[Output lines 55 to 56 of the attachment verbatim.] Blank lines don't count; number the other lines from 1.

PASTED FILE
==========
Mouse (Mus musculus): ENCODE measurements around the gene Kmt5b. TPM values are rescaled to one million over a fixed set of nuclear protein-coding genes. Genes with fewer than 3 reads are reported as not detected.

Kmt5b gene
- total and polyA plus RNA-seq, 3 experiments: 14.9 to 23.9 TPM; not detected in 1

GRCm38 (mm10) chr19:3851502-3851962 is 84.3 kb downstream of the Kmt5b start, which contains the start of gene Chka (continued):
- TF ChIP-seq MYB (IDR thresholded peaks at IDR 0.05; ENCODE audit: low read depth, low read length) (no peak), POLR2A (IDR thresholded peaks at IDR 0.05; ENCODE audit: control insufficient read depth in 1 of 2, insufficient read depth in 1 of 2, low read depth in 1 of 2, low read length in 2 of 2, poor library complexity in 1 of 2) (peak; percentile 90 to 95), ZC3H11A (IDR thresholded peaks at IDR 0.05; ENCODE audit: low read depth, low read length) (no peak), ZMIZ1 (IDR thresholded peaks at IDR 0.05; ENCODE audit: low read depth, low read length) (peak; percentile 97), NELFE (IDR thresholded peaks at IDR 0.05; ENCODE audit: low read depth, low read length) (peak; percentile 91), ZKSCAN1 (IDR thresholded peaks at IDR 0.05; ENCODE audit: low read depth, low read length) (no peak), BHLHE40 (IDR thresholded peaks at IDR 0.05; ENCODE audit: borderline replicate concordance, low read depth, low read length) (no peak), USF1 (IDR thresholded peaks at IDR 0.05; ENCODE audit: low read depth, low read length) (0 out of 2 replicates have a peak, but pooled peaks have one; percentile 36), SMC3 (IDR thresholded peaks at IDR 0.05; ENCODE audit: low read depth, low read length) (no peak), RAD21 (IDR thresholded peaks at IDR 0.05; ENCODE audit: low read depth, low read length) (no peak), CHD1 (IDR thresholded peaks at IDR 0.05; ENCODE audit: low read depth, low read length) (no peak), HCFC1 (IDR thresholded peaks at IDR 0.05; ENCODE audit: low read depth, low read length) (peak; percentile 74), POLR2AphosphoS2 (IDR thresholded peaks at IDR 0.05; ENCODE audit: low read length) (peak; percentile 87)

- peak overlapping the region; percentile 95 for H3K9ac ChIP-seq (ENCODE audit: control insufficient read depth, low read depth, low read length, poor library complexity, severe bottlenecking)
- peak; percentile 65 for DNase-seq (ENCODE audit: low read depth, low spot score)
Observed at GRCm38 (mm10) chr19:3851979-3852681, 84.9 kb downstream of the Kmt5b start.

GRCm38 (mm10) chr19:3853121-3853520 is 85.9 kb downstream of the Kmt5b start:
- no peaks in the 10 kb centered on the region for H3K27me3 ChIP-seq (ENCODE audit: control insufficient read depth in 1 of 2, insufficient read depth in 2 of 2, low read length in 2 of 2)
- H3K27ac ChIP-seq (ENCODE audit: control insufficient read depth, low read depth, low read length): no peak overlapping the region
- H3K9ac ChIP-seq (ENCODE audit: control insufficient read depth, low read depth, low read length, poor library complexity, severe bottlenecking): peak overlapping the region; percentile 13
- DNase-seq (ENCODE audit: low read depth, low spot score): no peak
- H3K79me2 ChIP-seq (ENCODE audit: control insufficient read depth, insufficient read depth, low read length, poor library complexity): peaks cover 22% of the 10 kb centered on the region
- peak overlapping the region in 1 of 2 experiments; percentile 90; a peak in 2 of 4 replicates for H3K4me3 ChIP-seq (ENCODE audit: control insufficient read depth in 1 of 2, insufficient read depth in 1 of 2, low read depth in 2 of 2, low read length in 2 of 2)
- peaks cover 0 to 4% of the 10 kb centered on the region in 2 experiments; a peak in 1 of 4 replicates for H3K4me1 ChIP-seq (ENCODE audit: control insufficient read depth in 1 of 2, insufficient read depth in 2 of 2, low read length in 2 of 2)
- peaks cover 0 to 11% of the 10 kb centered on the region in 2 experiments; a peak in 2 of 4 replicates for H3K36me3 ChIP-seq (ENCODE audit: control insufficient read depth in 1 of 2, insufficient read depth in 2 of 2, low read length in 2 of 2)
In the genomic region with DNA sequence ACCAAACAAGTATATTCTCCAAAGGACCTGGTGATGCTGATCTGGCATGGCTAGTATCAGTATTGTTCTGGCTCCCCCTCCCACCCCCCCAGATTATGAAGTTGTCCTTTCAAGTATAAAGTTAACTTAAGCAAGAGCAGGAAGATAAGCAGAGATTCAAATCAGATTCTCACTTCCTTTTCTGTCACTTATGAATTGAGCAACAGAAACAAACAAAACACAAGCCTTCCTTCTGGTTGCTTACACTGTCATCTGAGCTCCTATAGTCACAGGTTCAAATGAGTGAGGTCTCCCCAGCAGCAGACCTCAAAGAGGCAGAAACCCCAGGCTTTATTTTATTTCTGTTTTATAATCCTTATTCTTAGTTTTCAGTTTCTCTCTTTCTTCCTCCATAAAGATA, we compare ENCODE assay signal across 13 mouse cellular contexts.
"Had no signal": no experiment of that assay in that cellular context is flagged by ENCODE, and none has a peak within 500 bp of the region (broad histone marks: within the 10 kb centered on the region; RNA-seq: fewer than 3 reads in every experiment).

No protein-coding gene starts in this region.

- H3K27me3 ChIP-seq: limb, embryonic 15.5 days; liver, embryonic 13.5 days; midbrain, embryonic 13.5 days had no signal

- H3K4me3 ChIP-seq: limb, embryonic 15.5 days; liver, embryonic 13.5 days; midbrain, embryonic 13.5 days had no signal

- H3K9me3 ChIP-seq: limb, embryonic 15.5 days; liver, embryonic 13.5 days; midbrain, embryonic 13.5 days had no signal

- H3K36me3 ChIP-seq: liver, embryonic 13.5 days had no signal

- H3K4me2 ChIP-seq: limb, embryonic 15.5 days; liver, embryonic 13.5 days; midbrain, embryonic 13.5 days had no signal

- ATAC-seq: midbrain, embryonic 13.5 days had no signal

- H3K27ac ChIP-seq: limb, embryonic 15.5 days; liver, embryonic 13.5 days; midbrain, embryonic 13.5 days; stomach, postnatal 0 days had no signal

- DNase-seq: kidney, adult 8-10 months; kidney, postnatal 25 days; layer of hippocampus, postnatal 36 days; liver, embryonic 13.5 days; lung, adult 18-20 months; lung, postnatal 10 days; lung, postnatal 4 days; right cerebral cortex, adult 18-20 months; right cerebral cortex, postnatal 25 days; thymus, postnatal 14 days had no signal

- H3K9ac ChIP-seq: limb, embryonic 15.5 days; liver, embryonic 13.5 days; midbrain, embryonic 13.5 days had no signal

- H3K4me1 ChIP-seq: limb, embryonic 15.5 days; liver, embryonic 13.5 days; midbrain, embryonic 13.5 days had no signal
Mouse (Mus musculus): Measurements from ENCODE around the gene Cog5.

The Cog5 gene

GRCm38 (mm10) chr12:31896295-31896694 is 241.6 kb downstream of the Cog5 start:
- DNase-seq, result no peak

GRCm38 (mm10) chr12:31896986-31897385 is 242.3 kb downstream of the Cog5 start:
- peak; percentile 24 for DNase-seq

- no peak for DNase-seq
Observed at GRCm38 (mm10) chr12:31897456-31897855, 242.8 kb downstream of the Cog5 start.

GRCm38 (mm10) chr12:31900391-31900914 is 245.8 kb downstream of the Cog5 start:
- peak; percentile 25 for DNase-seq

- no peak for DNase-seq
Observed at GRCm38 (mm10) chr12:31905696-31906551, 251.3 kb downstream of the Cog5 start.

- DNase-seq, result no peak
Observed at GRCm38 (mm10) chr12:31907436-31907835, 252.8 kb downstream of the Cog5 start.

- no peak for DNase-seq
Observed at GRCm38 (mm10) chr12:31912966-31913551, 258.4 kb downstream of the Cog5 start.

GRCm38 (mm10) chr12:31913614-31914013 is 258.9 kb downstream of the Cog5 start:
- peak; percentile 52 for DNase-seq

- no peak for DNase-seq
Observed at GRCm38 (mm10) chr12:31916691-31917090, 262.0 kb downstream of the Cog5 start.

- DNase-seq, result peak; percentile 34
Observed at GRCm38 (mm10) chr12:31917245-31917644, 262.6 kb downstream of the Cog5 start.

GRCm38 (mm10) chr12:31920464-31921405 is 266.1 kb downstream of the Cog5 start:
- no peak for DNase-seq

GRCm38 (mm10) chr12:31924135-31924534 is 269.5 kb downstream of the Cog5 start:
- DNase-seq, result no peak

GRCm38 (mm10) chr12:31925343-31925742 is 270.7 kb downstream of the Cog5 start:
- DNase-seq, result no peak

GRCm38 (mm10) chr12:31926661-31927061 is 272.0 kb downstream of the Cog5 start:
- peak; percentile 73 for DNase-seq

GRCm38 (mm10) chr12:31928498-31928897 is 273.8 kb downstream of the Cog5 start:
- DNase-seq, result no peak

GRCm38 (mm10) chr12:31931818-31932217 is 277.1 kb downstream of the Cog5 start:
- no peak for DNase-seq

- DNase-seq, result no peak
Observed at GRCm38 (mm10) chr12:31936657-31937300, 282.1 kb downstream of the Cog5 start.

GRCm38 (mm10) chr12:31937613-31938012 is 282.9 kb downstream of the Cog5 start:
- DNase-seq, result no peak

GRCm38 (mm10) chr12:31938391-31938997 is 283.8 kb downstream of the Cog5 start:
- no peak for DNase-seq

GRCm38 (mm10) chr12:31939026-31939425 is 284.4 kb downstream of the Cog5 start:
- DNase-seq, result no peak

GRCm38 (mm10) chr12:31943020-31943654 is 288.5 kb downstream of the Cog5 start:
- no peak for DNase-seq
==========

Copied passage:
GRCm38 (mm10) chr12:31924135-31924534 is 269.5 kb downstream of the Cog5 start:
- DNase-seq, result no peak